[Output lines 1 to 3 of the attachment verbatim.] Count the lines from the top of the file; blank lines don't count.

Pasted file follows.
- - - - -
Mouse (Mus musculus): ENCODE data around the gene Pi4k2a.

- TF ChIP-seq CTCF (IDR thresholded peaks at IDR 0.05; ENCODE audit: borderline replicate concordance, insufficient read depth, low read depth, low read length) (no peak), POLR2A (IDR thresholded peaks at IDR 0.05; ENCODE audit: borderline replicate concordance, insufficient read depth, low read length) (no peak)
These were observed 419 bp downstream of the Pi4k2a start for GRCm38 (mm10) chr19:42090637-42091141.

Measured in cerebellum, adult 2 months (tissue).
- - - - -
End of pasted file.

Mouse (Mus musculus): ENCODE data around the gene Pi4k2a.

- TF ChIP-seq CTCF (IDR thresholded peaks at IDR 0.05; ENCODE audit: borderline replicate concordance, insufficient read depth, low read depth, low read length) (no peak), POLR2A (IDR thresholded peaks at IDR 0.05; ENCODE audit: borderline replicate concordance, insufficient read depth, low read length) (no peak)
These were observed 419 bp downstream of the Pi4k2a start for GRCm38 (mm10) chr19:42090637-42091141.